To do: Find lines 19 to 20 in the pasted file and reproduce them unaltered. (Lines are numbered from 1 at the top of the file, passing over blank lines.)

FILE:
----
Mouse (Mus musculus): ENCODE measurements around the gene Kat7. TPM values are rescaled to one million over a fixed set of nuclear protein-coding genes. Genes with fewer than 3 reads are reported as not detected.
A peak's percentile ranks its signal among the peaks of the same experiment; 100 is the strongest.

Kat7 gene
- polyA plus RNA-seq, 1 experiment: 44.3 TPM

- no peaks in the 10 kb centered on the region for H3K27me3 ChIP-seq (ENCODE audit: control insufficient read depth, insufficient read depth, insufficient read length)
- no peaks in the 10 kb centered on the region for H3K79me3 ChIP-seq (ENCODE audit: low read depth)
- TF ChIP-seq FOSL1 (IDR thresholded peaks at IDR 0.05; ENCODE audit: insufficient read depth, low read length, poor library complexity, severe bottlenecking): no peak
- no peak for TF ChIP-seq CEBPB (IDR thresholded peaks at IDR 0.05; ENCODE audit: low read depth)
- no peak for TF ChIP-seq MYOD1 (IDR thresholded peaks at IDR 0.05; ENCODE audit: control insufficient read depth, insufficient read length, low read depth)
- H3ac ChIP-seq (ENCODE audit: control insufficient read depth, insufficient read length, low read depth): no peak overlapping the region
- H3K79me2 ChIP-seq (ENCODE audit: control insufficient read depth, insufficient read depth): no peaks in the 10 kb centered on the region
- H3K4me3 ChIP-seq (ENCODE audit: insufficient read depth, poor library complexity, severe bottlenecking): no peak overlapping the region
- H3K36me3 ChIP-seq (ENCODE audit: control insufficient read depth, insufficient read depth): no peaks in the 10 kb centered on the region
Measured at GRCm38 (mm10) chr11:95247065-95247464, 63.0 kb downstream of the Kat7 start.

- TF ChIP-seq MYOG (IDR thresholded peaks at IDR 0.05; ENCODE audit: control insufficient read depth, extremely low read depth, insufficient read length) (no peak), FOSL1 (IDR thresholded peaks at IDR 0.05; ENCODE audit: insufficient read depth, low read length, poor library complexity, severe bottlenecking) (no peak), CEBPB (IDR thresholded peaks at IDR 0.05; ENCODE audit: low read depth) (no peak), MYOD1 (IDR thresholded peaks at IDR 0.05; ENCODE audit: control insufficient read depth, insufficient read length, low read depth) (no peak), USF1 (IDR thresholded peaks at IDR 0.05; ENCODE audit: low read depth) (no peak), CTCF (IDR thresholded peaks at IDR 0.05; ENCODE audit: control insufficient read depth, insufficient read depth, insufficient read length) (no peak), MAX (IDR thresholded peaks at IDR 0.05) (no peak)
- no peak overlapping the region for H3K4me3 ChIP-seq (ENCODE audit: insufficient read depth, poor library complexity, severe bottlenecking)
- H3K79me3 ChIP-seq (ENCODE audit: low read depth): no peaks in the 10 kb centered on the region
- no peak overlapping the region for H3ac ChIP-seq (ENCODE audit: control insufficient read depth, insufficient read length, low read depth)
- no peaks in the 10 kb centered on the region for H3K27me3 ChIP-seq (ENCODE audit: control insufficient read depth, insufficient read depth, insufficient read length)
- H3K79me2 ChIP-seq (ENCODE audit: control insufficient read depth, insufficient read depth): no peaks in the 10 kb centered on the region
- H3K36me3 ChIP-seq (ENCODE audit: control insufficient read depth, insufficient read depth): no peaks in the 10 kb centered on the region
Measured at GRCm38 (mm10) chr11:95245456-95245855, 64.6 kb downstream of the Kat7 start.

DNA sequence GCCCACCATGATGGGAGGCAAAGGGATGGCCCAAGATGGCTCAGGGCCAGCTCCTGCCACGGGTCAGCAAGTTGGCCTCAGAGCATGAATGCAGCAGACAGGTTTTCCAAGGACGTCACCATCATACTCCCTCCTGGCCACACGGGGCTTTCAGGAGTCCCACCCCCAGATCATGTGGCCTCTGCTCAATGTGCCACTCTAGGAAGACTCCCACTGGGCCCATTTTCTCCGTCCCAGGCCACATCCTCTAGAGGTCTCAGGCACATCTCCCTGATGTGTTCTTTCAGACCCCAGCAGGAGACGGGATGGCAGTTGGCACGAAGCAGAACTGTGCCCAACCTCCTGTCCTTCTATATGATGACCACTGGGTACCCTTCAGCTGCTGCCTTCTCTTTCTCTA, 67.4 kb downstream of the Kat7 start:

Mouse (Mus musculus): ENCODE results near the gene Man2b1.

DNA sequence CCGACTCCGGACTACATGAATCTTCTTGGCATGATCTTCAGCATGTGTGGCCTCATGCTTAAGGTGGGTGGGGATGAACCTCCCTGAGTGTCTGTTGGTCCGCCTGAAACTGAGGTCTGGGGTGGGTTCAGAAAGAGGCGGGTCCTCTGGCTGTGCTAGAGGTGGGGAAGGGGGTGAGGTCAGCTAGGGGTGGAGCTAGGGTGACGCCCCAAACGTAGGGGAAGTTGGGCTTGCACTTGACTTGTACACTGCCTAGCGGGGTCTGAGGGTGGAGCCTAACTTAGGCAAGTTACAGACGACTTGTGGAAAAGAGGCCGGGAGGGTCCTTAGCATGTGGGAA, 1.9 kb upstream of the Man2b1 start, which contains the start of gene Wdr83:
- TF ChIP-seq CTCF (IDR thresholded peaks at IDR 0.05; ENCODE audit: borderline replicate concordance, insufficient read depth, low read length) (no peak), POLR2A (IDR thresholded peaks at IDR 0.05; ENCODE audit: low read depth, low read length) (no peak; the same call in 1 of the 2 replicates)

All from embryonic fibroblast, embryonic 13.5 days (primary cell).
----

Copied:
- no peaks in the 10 kb centered on the region for H3K27me3 ChIP-seq (ENCODE audit: control insufficient read depth, insufficient read depth, insufficient read length)
- H3K79me2 ChIP-seq (ENCODE audit: control insufficient read depth, insufficient read depth): no peaks in the 10 kb centered on the region